U.S. EPA Contaminated Site Cleanup Information (CLU-IN)

U.S. Environmental Protection Agency
U.S. EPA Technology Innovation and Field Services Division

Reducing Cost Risk in Remedial Action Budgets Using Supplemental Analyses

Sponsored by: Society of American Military Engineers (SAME) Denver Post, SAME Philadelphia Post, and US EPA

Archived: Wednesday, March 11, 2020
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The Society of American Military Engineers (SAME) Denver Post and Philadelphia Post along with the US Environmental Protection Agency (EPA) are hosting a series of webinars based on talks given at recent Design and Construction Issues at Hazardous Waste Sites (DCHWS) Symposiums. The mission of the DCHWS symposiums is to facilitate an interactive engagement between professionals from government and the private sector related to relevant and topical issues affecting applications of engineering and science associated with cleaning up hazardous waste sites. The symposiums also serve as a platform to facilitate the exchange of information, encourage dialogue, share experiences, and build and enhance communication among design and construction professionals.

The topic for our prior DCHWS West presentation was reducing cost risk in remedial action budgets using supplemental cost estimating analyses. As discussed during the presentation, the cost estimates for selected remedies in Records of Decision (RODs) that are used for remedial action budgeting often use simplified information (such as scope of work activities and related quantities) as opposed to remedial action (RA) construction cost estimates developed during remedial design. Remedial action budgets developed from the ROD selected remedy cost estimates have inherent limitations due to the use of the estimate (i.e. selecting a remedy through comparisons of alternatives). Due to differing stakeholder perspectives and potential overreliance on the selected remedy cost estimates developed during the ROD, there can be confusion about why the RA cost estimate prepared during Remedial Design is different than the cost estimate in the ROD. Differences between the selected remedy cost estimate in the ROD and the RA cost estimate can lead to difficulties with project execution including the need to request additional funding and/or schedule delays. Based on prior CERCLA project experiences, CDM Smith has developed tools consistent with cost estimating industry standards and EPA guidance that can be used to communicate the reasons for these differences in estimates including Basis of Estimate documents and ROD cost comparison tables. The additional information will focus on case studies and lessons learned from CERCLA projects that led to the development of these tools and explain how they help show the actual differences in remedy scope and related costs as the level of project definition increases during remedial design, for example why cost items that at first glance appear to be similar ("apples to apples") could actually differ ("apples and oranges").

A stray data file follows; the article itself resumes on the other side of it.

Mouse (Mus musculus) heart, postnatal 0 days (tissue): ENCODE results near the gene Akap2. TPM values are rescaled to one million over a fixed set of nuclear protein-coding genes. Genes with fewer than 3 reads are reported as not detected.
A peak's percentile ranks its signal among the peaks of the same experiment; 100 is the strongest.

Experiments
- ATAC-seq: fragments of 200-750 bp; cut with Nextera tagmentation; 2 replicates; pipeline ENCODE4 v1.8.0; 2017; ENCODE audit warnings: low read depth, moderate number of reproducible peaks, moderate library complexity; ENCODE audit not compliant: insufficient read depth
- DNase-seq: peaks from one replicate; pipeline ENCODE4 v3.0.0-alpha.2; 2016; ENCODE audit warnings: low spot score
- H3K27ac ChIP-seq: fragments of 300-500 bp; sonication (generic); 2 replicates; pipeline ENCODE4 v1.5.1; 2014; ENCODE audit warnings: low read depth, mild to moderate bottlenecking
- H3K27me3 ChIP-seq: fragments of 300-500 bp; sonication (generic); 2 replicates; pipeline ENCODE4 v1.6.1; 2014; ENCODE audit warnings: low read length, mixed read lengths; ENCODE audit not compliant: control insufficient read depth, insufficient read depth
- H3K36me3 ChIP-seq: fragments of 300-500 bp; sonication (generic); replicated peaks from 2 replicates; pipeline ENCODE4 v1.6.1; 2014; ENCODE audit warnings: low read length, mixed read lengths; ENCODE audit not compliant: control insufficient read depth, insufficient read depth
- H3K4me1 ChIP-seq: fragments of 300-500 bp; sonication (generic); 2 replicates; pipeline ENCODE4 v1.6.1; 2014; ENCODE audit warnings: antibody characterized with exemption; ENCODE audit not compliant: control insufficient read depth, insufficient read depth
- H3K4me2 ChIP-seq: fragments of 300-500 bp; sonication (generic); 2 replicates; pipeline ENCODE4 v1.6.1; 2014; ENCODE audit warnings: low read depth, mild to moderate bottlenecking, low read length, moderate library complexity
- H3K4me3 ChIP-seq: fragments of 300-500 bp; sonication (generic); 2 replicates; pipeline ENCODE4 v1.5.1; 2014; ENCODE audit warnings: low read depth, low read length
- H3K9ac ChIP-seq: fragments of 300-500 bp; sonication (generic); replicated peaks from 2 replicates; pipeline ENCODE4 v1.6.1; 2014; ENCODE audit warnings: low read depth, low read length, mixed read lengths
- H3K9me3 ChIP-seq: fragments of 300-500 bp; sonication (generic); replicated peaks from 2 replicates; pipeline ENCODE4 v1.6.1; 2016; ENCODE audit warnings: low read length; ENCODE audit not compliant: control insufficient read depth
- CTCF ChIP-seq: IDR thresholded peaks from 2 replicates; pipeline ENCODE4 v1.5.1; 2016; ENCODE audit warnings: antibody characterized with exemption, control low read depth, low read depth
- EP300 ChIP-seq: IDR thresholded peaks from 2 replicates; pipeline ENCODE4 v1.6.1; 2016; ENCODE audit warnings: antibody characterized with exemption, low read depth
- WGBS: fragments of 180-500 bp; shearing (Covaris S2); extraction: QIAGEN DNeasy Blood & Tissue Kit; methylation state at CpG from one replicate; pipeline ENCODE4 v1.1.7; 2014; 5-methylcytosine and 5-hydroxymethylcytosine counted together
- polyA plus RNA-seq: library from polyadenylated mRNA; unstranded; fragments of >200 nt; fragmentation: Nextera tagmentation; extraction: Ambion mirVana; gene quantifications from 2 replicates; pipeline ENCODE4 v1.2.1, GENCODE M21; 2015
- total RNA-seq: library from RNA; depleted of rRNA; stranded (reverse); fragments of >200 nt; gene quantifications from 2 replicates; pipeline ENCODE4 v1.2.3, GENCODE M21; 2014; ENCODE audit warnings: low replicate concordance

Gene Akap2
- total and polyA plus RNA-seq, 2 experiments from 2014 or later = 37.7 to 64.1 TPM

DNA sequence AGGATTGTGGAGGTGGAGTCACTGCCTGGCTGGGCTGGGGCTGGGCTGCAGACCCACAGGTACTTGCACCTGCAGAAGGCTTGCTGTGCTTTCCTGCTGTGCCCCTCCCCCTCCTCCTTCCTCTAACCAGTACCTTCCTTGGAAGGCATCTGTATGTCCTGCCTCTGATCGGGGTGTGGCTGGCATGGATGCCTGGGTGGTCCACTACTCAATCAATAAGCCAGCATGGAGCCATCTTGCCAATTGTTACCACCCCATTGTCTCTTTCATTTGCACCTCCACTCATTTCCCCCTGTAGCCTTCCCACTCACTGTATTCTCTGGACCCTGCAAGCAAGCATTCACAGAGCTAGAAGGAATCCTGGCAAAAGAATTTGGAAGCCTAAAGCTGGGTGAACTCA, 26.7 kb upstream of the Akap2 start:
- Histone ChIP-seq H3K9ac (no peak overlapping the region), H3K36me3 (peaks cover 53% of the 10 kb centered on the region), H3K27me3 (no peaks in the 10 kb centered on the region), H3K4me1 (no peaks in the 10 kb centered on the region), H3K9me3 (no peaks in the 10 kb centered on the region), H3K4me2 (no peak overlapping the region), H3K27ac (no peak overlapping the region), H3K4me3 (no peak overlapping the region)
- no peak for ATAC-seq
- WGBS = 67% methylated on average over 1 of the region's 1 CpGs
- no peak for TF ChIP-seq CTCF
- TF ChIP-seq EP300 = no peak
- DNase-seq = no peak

Upcoming Design and Construction Issues at Hazardous Waste Sites (DCHWS) Series Webinars

Design and Construction Issues at Hazardous Waste Sites (DCHWS) Series Archives

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A photograph of Gary HazenGary Hazen, CDM Smith
Gary L. Hazen is a principal environmental engineer at CDM Smith with 25 years of professional experience in remediation of hazardous waste sites and cost estimation supporting remediation. Mr. Hazen is the current President of the Kansas City Section of the Association for Advancement of Cost Engineering International.

A photograph of Abhay SonawaneAbhay Sonawane, CDM Smith
Abhay I. Sonawane is a civil engineer at CDM Smith with 15 years of professional experience in remediation of hazardous waste sites and cost estimation supporting remediation, civil construction, as well as military construction (MILCON) type projects.


A photograph of Jean BalentJean Balent, U.S. EPA Technology Innovation and Field Services Division ( or 202-566-0832)
Ms Balent is on the staff of the EPA's Technology Innovation and Field Services Division where she has worked to collect and disseminate hazardous waste remediation and characterization information since 2003. Ms Balent manages the Clean Up Information Network website and actively supports online communication and collaboration resources available to EPA. She formerly worked with the US Army Corps of Engineers Environmental Engineering Division in the Buffalo District. Ms Balent was also a member of the SUNY-Buffalo Groundwater Research Group where she constructed and tested large scale models of groundwater flow. Ms Balent has also conducted research relating to the Great Lakes, environmental remediation, and brownfields re-development. She holds a Bachelor's degree in environmental engineering from SUNY-Buffalo and a Master's degree in Information Technology from AIU.

Webinar Slides and References:

Additional Resources:

  • These materials will be available by Wednesday, March 11, 2020

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If you have a suggested topic or idea for a future CLU-IN internet seminar, please contact:

Jean Balent
Technology Integration and Information Branch

PH: 202-566-0832 | Email:
Michael Adam
Technology Integration and Information Branch

PH: 202-566-0875 | Email: